The Game of Life - a cellular automaton

Conway's game of life works as a rough analogy for how complex systems evolve based on a simple rule-set. Thus it's a model of the evolution of systems.

The Game of Life, Just a Little Math and Some If / Then Commands

Conway’s Game of Life is a simple rule-set that models the evolution of systems. It’s a “zero-player” computer program that demonstrates “cellular automata”.[1]

In simple terms, the Game of Life shows that a system can be created which “automatically” produces copies of itself based on an initial state with a few basic rules. Although the game was invented in 1970, and a fully replicating pattern wasn’t discovered until the 2010’s.

A rule-set that allows for a cell-based automation is called a “cellular automaton.” Cellular automata can simulate a variety of real-world systems, including biological and chemical ones. The concepts can be used to improve our understanding of complex systems and how to form complex systems out of simple parts.[1][2]

Conway’s game of life (1970). It’s almost like we can break down the existence of all systems to mathematic algorithms. Almost.

FACT: You can “play” Conway’s Game of Life online here.

TIP: Zero player = an initial state is set and then the game plays itself based on its rule-set. The naming is Conway’s invention, it’s clever, but I argue setting a state is “playing”, and thus it’s a “single-player game” with only one actionable turn. That isn’t very catchy, though.

Does the Game of Life Actually Mimic Real Life?

Despite the sheer awesomeness of the Game of Life, there are big differences between Conway’s game and the actual evolution of physical systems. The Game of Life should be understood as analogous to other systems, rather than an exact mimicry of evolution or a specific physical system like human evolution or even genetic evolution in general.

Also, it should be understood that since Conway’s Game of Life was published in 1970 scientists have continued to study and improve technology in the field of cellular automata. Technology like nano-bots (simple bots that work together in a swarm to mimic complex behaviors, use principles of cellular automata).

Inventing Game of Life – Numberphile. How can we colonize distant planets? Taking humans and equipment probably won’t work, but if we could automate the process say with some mitochondria and chloroplasts that automate we have something to work with.

TIP: For a better understanding of how elementary particles work (core systems) go here, for a better understanding of how cells evolved on earth go here, for a better understanding of how systems work go here.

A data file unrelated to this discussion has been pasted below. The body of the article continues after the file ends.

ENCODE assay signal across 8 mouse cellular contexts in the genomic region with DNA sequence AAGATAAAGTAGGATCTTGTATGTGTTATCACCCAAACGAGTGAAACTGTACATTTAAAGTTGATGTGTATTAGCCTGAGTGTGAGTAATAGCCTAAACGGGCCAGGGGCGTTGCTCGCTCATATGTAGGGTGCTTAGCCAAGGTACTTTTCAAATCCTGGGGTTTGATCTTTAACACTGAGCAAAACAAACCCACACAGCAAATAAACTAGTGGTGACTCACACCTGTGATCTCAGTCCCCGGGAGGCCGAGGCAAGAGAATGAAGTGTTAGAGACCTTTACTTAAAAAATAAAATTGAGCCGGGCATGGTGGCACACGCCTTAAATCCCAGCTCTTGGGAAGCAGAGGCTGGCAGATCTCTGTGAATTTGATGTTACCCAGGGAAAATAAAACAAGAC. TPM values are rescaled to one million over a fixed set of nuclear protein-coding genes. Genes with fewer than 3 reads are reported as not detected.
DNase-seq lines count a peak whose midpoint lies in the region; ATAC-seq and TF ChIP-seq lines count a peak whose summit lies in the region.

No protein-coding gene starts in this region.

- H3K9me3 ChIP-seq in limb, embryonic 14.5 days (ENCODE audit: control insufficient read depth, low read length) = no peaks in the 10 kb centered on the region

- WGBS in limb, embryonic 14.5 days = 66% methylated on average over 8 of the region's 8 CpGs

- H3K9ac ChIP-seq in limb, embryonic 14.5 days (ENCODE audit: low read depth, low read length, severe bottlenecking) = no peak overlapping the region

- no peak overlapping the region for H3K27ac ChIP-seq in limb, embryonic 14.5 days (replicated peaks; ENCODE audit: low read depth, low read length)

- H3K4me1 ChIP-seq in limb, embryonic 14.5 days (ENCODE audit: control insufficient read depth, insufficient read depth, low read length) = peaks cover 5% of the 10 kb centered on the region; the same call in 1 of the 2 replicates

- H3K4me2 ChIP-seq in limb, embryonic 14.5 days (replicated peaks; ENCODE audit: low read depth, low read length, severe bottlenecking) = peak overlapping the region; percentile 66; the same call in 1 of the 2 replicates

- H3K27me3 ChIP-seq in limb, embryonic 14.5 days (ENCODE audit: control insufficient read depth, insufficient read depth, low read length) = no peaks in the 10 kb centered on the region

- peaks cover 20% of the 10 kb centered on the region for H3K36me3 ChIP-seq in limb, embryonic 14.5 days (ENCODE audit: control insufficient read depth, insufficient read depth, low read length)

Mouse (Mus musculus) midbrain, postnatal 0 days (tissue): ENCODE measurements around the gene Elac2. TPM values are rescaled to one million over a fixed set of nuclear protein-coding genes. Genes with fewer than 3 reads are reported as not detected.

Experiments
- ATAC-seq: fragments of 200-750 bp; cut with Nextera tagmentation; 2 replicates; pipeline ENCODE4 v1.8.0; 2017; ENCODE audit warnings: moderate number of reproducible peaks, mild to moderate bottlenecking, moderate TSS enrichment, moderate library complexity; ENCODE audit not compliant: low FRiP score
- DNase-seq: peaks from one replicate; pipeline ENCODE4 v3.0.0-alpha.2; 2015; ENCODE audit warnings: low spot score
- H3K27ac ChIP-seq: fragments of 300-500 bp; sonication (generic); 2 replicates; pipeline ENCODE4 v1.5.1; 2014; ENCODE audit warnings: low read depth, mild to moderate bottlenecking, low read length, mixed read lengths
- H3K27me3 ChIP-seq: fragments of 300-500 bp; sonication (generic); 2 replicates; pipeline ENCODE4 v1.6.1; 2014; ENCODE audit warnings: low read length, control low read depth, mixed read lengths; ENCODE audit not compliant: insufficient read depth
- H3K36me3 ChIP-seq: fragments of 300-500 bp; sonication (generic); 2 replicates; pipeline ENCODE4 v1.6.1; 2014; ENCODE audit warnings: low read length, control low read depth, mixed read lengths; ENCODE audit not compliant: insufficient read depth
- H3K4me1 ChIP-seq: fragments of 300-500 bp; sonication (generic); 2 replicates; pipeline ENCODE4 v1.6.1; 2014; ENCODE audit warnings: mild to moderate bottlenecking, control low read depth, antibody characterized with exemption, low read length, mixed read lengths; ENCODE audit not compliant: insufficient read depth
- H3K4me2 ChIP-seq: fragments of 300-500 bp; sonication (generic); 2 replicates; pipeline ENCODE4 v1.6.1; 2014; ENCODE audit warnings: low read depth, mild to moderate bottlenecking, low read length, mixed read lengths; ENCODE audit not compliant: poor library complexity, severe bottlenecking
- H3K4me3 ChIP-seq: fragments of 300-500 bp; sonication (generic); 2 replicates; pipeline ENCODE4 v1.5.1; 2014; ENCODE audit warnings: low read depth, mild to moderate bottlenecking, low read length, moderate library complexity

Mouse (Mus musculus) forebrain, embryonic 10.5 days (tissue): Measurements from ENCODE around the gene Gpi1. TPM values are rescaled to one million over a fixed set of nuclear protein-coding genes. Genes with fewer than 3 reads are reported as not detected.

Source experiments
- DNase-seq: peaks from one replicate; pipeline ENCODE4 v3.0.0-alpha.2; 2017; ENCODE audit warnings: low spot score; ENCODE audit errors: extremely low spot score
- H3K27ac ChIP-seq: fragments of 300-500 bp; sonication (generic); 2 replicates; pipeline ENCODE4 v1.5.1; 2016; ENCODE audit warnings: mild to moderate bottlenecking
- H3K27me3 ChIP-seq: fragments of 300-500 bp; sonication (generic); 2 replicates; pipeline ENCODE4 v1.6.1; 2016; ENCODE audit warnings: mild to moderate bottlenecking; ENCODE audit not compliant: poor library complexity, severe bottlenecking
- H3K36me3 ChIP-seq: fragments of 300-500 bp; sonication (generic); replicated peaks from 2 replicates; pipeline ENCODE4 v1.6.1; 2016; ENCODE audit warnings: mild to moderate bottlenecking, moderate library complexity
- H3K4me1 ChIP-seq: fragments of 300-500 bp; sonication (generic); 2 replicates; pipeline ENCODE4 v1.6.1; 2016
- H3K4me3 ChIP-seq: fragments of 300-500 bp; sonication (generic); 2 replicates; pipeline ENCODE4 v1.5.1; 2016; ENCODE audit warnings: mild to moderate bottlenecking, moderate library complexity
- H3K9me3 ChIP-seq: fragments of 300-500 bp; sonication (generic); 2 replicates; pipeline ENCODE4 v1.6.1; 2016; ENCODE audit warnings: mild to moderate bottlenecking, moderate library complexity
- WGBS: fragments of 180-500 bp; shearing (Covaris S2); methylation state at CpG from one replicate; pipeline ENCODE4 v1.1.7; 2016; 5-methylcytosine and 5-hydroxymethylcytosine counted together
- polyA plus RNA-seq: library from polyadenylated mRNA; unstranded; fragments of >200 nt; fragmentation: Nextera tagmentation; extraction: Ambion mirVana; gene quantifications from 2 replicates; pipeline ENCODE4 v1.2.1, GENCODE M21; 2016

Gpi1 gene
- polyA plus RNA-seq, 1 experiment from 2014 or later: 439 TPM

The Rules of the Game of Life

The game of life takes place on square cells on an infinite two-dimensional grid (computerized, or not). There are two states for cells, alive or dead. Every cell interacts with the 8 surrounding cells. At each “frame” (interval/round of gameplay), the following steps take place in order:

  1. Any live cell with fewer than two live neighbors dies as if caused by under-population.
  2. Any live cell with two or three live neighbors lives on to the next generation.
  3. Any live cell with more than three live neighbors dies, as if by over-population.
  4. Any dead cell with exactly three live neighbors becomes a live cell, as if by reproduction.

The initial state of the game, not the ruleset, is the only controllable factor in the Game of Life. If you think this analogous to how our universe was born, then you can understand why people still talk about a zero-player computer game from the 70’s.

Who is John Conway?

John Horton Conway was studying cellular automata (automated cell-based rule-sets) and wanted to devise a program that could build copies of itself.

He devised the Game of Life based on John von Neumann’s attempts to find such a hypothetical machine for colonizing distant planets. The timing was right and by 1970, his idea was published in the October 1970 issue of Scientific American, in Martin Gardner’s “Mathematical Games” column.[1]

The Game of Life can be used to create also sorts of interesting automata like Tetris shapes, pulsars, and importantly “glider guns” that shoot out other cells resulting in the game creating copies of in-game objects (and even itself with the right initial state).

The first initial state that could fully replicate the game and its rule-set was discovered in 2010.[3]

Does John Conway hate his Game of Life?


The Game of Life and other cellular automata work well as a model for how complex systems can evolve and replicate based on a simple rule-set. With a broad brush we can trace lines between the game of life, all systems, the physical universe we live in, and beyond. So remember kids, video games can make you smarter and a simple and elegant rule-set is always best.


  1. Conway’s Game of Life
  2. Cellular automaton
  3. Cellular Automaton
  4. Geminoid Challenge

"Conway’s Game of Life Models Evolution" is tagged with: Collective Intelligence, Evolution, Systems, Theories

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